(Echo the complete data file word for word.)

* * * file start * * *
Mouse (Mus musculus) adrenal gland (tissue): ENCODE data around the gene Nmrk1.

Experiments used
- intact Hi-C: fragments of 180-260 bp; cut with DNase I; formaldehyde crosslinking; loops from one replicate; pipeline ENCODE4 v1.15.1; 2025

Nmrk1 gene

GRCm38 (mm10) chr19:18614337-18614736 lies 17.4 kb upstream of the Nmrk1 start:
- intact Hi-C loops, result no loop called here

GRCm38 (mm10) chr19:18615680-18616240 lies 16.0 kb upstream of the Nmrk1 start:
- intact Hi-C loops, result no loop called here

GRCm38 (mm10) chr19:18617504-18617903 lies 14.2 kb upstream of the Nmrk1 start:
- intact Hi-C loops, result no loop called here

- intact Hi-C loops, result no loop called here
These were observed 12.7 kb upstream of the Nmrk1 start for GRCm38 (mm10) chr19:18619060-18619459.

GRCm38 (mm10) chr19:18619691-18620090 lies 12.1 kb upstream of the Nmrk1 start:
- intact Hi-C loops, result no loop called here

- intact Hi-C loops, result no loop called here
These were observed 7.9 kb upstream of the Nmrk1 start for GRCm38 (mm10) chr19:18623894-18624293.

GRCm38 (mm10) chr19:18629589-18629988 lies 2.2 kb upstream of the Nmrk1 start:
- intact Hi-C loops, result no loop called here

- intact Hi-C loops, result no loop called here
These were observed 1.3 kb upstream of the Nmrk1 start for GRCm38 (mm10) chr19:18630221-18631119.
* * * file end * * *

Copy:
Mouse (Mus musculus) adrenal gland (tissue): ENCODE data around the gene Nmrk1.

Experiments used
- intact Hi-C: fragments of 180-260 bp; cut with DNase I; formaldehyde crosslinking; loops from one replicate; pipeline ENCODE4 v1.15.1; 2025

Nmrk1 gene

GRCm38 (mm10) chr19:18614337-18614736 lies 17.4 kb upstream of the Nmrk1 start:
- intact Hi-C loops, result no loop called here

GRCm38 (mm10) chr19:18615680-18616240 lies 16.0 kb upstream of the Nmrk1 start:
- intact Hi-C loops, result no loop called here

GRCm38 (mm10) chr19:18617504-18617903 lies 14.2 kb upstream of the Nmrk1 start:
- intact Hi-C loops, result no loop called here

- intact Hi-C loops, result no loop called here
These were observed 12.7 kb upstream of the Nmrk1 start for GRCm38 (mm10) chr19:18619060-18619459.

GRCm38 (mm10) chr19:18619691-18620090 lies 12.1 kb upstream of the Nmrk1 start:
- intact Hi-C loops, result no loop called here

- intact Hi-C loops, result no loop called here
These were observed 7.9 kb upstream of the Nmrk1 start for GRCm38 (mm10) chr19:18623894-18624293.

GRCm38 (mm10) chr19:18629589-18629988 lies 2.2 kb upstream of the Nmrk1 start:
- intact Hi-C loops, result no loop called here

- intact Hi-C loops, result no loop called here
These were observed 1.3 kb upstream of the Nmrk1 start for GRCm38 (mm10) chr19:18630221-18631119.